• Same-day payout available for an additional fee
  • 2 business days, up to 14 days for high-risk payments
  • Instant payout available for an additional fee
Included software tools
  • Invoicing
  • Shopping carts
  • Payment gateway
  • Payment links (Growth plan and above)
  • Reporting and analytics
  • Developer toolkit
  • Invoicing
  • Shopping carts
  • Payment gateway
  • Payment links
  • Reporting and analytics, including fraud radar
  • Developer toolkit
Security features Fraud detection and prevention tools, account and payment holds Advanced proprietary fraud detection and prevention tools, account and payment holds

Support

Don’t Count on a Straight Answer From Stripe

When it comes to quality and the number of channels available, Stax’s customer support wins on both fronts. Both processors provide live chat and email support, along with a fairly comprehensive knowledge base each. Stax, however, offers an additional phone support channel. If you’re using Stripe, you’ll have to initiate a phone call request through your dashboard, which may not be the most convenient option in case of urgent assistance.

Stripe states that its customer service team is available 24/7, while Stax doesn’t have any published hours of support. However, that’s not to say that Stax is slow to respond to queries (we tested Stax in our review). When I contacted Stax via live chat, I got an answer within a few minutes, and I received a next-day response to an email query I sent.

Stax live chat customer support
Stax’s customer service asked about my business needs and offered a longer consultation
Stripe responded to my email in under an hour, but it wasn’t all that helpful. I didn’t get the impression that the customer service agent actually read my question because they didn’t specifically address whether I could reprogram my existing POS devices to work with Stripe. Instead, I got what sounded like a generic answer about Stripe’s terminal software.

Stripe's email customer support
This information from Stripe would be useful…if I’d asked for it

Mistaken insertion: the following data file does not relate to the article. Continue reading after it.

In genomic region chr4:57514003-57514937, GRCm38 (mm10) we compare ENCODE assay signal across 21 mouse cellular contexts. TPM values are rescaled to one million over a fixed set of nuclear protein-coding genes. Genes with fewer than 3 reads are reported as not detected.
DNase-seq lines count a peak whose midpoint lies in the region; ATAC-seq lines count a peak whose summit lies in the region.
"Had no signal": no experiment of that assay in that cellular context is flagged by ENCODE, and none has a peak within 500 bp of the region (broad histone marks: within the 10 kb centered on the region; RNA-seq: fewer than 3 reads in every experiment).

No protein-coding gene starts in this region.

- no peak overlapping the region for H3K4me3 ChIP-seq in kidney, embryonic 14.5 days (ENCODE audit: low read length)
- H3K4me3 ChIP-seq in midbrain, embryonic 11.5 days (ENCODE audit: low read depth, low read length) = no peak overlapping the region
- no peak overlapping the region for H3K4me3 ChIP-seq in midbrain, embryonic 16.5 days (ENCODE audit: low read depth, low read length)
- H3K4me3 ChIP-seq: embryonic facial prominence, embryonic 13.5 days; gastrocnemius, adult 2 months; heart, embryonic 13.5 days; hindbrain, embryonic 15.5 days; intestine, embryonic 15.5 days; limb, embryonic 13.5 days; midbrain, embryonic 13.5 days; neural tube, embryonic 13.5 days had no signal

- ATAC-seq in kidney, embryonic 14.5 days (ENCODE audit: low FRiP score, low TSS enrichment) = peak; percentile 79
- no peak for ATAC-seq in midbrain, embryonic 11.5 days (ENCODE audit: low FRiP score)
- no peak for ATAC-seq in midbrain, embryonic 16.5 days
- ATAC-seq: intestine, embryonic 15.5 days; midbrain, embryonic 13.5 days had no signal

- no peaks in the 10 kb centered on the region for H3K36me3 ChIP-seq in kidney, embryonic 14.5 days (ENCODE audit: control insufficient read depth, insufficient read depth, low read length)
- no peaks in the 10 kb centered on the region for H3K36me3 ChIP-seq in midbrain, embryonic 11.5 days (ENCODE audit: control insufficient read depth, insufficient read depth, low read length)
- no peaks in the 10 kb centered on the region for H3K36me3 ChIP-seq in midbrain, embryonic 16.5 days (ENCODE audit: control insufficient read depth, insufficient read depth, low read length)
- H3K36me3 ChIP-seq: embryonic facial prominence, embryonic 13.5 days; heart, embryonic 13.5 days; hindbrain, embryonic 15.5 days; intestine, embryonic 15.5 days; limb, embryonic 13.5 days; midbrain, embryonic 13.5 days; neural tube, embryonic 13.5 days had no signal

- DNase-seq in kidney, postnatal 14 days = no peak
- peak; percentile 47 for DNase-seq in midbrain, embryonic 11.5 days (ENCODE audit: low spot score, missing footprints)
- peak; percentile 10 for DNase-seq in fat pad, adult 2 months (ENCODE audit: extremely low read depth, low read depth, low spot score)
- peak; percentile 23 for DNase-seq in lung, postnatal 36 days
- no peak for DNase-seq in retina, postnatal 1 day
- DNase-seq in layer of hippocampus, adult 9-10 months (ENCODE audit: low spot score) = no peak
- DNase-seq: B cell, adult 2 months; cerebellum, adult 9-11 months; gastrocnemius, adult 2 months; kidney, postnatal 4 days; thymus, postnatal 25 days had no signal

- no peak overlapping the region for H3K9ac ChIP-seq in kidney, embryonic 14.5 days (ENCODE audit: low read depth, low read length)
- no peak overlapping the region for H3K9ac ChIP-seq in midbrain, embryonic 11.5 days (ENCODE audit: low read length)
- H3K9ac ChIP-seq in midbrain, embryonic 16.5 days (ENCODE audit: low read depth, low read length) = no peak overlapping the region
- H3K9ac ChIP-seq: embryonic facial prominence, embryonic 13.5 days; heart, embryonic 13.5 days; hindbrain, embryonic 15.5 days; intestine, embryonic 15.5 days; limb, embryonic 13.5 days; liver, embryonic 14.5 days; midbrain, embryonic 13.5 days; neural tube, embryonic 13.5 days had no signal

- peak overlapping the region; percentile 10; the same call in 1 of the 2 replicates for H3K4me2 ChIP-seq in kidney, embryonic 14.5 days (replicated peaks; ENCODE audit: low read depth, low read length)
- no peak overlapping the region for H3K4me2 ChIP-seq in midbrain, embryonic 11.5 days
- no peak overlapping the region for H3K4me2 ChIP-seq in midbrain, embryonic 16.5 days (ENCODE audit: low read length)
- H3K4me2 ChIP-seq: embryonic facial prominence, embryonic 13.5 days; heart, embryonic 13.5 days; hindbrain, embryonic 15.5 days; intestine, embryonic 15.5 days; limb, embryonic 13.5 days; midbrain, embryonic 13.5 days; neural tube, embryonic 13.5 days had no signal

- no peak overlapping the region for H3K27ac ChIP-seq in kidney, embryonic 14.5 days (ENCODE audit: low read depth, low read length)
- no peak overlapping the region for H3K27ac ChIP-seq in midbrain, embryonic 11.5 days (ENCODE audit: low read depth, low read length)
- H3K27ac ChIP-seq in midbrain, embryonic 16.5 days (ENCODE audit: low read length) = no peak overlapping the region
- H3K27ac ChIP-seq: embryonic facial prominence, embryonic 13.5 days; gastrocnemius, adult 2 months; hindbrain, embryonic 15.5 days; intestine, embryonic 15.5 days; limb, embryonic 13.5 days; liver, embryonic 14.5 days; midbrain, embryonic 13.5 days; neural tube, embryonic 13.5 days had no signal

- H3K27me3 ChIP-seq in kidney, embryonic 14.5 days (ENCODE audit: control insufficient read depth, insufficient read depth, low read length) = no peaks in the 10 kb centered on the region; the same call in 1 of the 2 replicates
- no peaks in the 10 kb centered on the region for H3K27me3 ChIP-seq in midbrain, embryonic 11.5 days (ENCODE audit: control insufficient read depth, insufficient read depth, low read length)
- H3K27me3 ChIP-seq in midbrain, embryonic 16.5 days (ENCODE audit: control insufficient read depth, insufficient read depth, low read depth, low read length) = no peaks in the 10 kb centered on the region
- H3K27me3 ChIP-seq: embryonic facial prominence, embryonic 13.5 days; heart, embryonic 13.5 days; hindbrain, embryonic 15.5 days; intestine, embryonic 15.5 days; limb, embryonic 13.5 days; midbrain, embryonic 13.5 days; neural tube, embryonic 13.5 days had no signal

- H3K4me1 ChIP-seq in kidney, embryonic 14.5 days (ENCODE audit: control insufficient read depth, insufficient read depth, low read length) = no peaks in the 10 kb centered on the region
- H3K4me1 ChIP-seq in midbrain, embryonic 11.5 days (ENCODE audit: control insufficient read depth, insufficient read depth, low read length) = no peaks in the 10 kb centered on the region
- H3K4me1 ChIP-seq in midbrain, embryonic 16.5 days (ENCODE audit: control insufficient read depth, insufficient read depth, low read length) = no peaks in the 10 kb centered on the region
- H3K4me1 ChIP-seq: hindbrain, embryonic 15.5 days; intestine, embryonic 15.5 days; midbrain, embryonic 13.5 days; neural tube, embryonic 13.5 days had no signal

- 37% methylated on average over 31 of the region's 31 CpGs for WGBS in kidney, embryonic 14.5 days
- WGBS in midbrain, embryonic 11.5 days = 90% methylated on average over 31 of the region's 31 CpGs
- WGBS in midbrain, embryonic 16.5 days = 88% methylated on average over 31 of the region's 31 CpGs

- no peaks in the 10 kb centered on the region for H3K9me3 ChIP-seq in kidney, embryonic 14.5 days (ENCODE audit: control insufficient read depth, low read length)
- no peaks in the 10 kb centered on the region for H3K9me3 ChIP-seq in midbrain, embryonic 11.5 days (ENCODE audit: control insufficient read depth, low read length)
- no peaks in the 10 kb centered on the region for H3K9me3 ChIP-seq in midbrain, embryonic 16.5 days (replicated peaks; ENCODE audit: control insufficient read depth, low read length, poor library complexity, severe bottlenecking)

Admittedly, the information I asked for was available in the knowledge base, but that’s no excuse to not pay attention to questions from customers.

Go With Stax to Save Money and Grow Your Business

Thanks to its subscription-style pricing and 0% interchange markup, almost any business will save money with Stax1. Not only that, but you’ll get some fantastic software included in your monthly fee, a ton of POS hardware options, and great customer service.

I certainly don’t think Stripe is a bad option, though. Its fraud detection and prevention tools, powered by machine learning, are second to none. And despite its high markup and transaction fees, new businesses and those processing only a handful of payments each day will likely find it cheaper than Stax overall.

To sum it up, here’s what I found in my Stax vs Stripe comparison.

Stax
Stripe
Features
Great software that works with almost any POS device, plus a free terminal on signup
Industry-leading payment software, but only works with five terminals and requires custom programming
Ease of Use
In-depth underwriting process reduces the risk of account holds
Sign up in minutes, but a larger chance of account holds or termination
Compliance
PCI Level 1 processor with fraud detection and prevention tools
PCI Level 1 processor with advanced fraud detection and prevention tools that you can customize with your own rules
Pricing
Subscription-style with low per-transaction fees, software included in monthly price
Interchange-plus with high interchange markup and transaction fees
Support
Live chat, email support, phone, ticket, fax, chatbot, knowledge base
24/7 live chat, email support, phone (via callback request), plus knowledge base and community forum

FAQ

Who are Stripe’s biggest competitors?

Stripe’s biggest competitors are Square and PayPal, as both of these processors operate within the same niche of interchange-plus, software-heavy payment processors. However, I don’t recommend using these payment processors because they all charge higher-than-average transaction fees. For more affordable options, see our top credit card processors in 2024.

Is Stripe worth it for small businesses?

Stripe is good for small businesses that only process a handful of transactions each day. Even though Stripe’s per-transaction cost is high, the included payment processing software and lack of monthly fees make it a good option for new and small businesses. However, once you start processing more sales each month, Stax’s suscription-based model will save you money..

Is Stripe better than Square?

That depends on what you want from a payment processor. Stripe has a lot of modern software to offer, while Square has some great POS hardware. With that being said, all of Square’s POS hardware is proprietary, so you won’t be able to use third-party hardware with this processor. If you need modern software, a good range of POS hardware, and the lowest rates on the market, take a look at Stax instead.

Do big companies use Stripe?

Yes – Stripe is used by Deliveroo, Xero, Booking.com, and more. However, for larger businesses, I don’t recommend using Stripe as you’ll be able to save a lot of money using a subscription-style processor like Stax. On top of that, Stripe’s customer support is difficult to access, which isn’t ideal for businesses that can lose thousands of dollars whenever there’s a technical issue with their payment processor.